The facility formerly known as the Old Taylor Distillery is open for business. Kind of.

The new ownership is offering contract aging in its enormous warehouses, one of which spans two football fields. I know at least one brand that is currently contract aging there and several others are negotiating space to store whiskey. This is good news for a facility that everybody wanted saved, but nobody wanted to pony up the millions to save it.

Old Taylor was last used in 1972. (For a deeper look into the Old Taylor history, read Chuck Cowdery’s recent post.) Peristyle LLC purchased the facility last year and said it will invest $8.5 million to rebuild.

A new name has been selected, but distiller Marianne Barnes says it’s going through “IP protection” and the company hopes to announce the new name in September. According to intellectually property website inventively.com, Peristyle has three trademarks–Castle Proof, The Bourbon of Proof and Taylorton Station.

Sazerac owns the Old Taylor trademarks. I imagine Sazerac will soon start pressuring the owners to stop using Old Taylor in its communications. As Sippin Corn reported earlier this year, the two have been in the middle of a trademark battle.

As for the property, the facility looks beautiful, the ornate grounds perfectly landscaped. The manicured exterior is a promise of things to come.

Inside the distillery, though, is a glimpse of much work to be done. They’re still planning to have a stills spitting out spirit in early 2016. The column, doubler and gin stills are currently under construction at Vendome. Barnes says they hope the interior is ready to receive the stills later this month.

The six 22,000-gallon and 15 11,000-gallon fermenters are in great shape, though, and the 1930s- to 1950s-era pipes, gears and link belts are all being refurbished.

The company is actively seeking contract whiskey storage arrangements, hoping to fill up their 31,000-barrel ricked warehouse and 65,000-barrel concrete warehouse, which will use pallets.

Here’s an inside look into what is easily the most-beautiful bourbon facility. (See my 2013 photo essay of Old Taylor. For all photos from the most-recent shoot, please see FredPhoto.net.)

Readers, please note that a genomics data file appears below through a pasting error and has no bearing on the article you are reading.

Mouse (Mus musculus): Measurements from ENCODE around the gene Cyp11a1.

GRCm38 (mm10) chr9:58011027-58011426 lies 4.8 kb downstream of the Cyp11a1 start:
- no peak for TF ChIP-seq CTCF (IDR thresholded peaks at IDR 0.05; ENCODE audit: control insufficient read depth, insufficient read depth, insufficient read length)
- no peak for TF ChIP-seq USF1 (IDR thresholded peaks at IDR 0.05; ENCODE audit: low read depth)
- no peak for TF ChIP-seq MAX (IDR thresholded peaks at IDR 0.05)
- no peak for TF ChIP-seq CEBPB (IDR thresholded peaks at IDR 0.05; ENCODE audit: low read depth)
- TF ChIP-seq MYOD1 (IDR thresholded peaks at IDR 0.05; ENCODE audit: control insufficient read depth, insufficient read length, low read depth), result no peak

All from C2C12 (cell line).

One of the warehouses.

Concrete warehouse.

As they refurbish, the construction crew is attempting to keep much of the rustic charm.

As they refurbish, the construction crew is attempting to keep much of the rustic charm.

Soon, these fermenters will be filled with corn and other delicious grains.

Soon, these fermenters will be filled with corn and other delicious grains.

This warehouse is two football fields long.

This warehouse is two football fields long.

The current owners have been able to contact many of the original manufactures of this equipment.

The current owners have been able to contact many of the original manufactures of this equipment.

The new Old Taylor will offer gin. They've begun planting botanicals.

The new Old Taylor will offer gin. They’ve begun planting botanicals.

Just behind the distillery, the Kentucky River flows.

Just behind the distillery, the Glenns Creek flows. It enters into the Kentucky River.

Future home of a column still.

Future home of a column still.

They're still figuring out what they want to do with the old stills.

They’re still figuring out what they want to do with the old stills.

The old bricks are better than the ones used to build my house. They're considering a brick pizza oven.

The old bricks are better than the ones used to build my house. They’re considering a brick pizza oven.

Across the street of Old Taylor is the grave of a Revolutionary War soldier. It's one of my favorite side tours in all of Kentucky.

Across the street of Old Taylor is the grave of a Revolutionary War soldier. It’s one of my favorite side tours in all of Kentucky.